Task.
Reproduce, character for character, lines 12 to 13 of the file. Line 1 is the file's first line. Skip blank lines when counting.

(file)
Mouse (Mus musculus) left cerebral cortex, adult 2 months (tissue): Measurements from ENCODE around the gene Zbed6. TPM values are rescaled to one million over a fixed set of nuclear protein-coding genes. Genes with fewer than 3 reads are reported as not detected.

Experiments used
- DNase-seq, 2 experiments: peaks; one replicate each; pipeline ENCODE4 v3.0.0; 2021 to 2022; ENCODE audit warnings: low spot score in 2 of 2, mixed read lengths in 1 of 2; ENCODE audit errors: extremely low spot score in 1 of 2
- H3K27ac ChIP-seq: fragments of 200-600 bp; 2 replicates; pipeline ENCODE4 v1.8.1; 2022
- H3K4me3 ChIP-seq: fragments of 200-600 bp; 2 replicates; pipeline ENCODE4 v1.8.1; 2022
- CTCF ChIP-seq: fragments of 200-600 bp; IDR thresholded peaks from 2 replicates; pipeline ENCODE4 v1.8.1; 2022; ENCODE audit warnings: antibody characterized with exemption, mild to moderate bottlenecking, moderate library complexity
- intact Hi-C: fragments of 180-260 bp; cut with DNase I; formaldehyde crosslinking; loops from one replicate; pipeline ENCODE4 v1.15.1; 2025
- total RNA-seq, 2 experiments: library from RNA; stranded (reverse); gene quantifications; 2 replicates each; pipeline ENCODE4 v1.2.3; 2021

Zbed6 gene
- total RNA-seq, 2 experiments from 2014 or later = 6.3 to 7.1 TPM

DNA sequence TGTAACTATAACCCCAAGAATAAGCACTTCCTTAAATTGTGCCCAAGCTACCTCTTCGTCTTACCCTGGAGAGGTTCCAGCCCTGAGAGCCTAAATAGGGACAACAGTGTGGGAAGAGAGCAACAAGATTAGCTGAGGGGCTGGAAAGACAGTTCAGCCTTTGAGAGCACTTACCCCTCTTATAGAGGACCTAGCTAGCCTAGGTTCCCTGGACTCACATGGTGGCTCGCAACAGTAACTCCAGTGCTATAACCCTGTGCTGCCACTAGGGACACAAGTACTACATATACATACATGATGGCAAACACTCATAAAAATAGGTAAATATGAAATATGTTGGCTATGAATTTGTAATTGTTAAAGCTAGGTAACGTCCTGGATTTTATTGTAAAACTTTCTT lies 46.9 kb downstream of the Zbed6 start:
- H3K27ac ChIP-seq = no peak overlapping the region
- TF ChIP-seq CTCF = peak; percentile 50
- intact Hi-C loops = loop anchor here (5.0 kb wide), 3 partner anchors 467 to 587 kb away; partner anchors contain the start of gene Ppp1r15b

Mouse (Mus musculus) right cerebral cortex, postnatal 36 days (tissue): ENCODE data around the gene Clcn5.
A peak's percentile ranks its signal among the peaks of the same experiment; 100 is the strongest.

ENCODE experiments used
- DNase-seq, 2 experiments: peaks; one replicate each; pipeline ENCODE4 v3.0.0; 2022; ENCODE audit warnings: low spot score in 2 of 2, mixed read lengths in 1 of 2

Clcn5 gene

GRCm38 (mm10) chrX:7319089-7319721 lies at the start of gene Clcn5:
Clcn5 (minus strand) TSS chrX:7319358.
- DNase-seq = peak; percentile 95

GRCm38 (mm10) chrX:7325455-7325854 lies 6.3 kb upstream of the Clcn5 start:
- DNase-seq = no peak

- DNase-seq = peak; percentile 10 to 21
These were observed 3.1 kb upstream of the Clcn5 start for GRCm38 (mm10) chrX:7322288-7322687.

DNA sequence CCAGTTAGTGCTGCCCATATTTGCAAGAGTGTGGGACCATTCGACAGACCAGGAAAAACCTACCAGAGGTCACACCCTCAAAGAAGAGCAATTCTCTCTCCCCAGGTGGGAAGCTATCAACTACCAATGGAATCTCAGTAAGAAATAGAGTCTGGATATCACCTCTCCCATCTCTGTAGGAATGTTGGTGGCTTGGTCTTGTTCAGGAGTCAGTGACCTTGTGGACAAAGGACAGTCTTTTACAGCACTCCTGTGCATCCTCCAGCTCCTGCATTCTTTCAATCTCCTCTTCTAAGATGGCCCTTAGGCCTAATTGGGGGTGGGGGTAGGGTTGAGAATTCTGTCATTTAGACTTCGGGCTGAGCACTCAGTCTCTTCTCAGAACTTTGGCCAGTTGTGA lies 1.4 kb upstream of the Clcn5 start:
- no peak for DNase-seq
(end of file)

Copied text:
- H3K27ac ChIP-seq = no peak overlapping the region
- TF ChIP-seq CTCF = peak; percentile 50